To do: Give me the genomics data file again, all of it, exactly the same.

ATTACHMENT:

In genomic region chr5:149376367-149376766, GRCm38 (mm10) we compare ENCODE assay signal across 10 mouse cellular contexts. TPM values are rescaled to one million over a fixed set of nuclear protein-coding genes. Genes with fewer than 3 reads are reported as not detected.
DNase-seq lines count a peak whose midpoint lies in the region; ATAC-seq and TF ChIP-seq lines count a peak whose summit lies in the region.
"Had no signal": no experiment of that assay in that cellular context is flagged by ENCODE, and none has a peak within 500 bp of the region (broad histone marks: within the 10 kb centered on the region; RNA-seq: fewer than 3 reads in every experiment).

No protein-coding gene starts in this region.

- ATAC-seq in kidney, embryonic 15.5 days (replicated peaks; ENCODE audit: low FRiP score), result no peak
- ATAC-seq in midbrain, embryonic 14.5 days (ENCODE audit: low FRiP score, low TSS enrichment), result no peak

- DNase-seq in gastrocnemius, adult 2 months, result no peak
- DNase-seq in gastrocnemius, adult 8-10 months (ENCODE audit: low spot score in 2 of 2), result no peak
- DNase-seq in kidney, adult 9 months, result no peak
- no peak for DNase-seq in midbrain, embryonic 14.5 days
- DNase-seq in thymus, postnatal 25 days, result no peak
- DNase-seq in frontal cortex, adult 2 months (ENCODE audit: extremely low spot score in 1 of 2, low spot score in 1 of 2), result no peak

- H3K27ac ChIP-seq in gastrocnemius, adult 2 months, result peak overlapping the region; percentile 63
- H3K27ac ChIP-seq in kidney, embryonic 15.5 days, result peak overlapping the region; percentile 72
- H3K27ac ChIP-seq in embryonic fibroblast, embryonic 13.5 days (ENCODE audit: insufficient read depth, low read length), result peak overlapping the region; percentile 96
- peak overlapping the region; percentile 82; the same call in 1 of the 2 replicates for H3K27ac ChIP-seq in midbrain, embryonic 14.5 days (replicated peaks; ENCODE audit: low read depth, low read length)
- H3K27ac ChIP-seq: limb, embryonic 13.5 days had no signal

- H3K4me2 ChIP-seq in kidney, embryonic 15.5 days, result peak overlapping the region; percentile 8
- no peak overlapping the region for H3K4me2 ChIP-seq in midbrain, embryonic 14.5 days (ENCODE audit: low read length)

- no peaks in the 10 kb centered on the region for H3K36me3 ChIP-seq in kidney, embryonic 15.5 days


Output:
In genomic region chr5:149376367-149376766, GRCm38 (mm10) we compare ENCODE assay signal across 10 mouse cellular contexts. TPM values are rescaled to one million over a fixed set of nuclear protein-coding genes. Genes with fewer than 3 reads are reported as not detected.
DNase-seq lines count a peak whose midpoint lies in the region; ATAC-seq and TF ChIP-seq lines count a peak whose summit lies in the region.
"Had no signal": no experiment of that assay in that cellular context is flagged by ENCODE, and none has a peak within 500 bp of the region (broad histone marks: within the 10 kb centered on the region; RNA-seq: fewer than 3 reads in every experiment).

No protein-coding gene starts in this region.

- ATAC-seq in kidney, embryonic 15.5 days (replicated peaks; ENCODE audit: low FRiP score), result no peak
- ATAC-seq in midbrain, embryonic 14.5 days (ENCODE audit: low FRiP score, low TSS enrichment), result no peak

- DNase-seq in gastrocnemius, adult 2 months, result no peak
- DNase-seq in gastrocnemius, adult 8-10 months (ENCODE audit: low spot score in 2 of 2), result no peak
- DNase-seq in kidney, adult 9 months, result no peak
- no peak for DNase-seq in midbrain, embryonic 14.5 days
- DNase-seq in thymus, postnatal 25 days, result no peak
- DNase-seq in frontal cortex, adult 2 months (ENCODE audit: extremely low spot score in 1 of 2, low spot score in 1 of 2), result no peak

- H3K27ac ChIP-seq in gastrocnemius, adult 2 months, result peak overlapping the region; percentile 63
- H3K27ac ChIP-seq in kidney, embryonic 15.5 days, result peak overlapping the region; percentile 72
- H3K27ac ChIP-seq in embryonic fibroblast, embryonic 13.5 days (ENCODE audit: insufficient read depth, low read length), result peak overlapping the region; percentile 96
- peak overlapping the region; percentile 82; the same call in 1 of the 2 replicates for H3K27ac ChIP-seq in midbrain, embryonic 14.5 days (replicated peaks; ENCODE audit: low read depth, low read length)
- H3K27ac ChIP-seq: limb, embryonic 13.5 days had no signal

- H3K4me2 ChIP-seq in kidney, embryonic 15.5 days, result peak overlapping the region; percentile 8
- no peak overlapping the region for H3K4me2 ChIP-seq in midbrain, embryonic 14.5 days (ENCODE audit: low read length)

- no peaks in the 10 kb centered on the region for H3K36me3 ChIP-seq in kidney, embryonic 15.5 days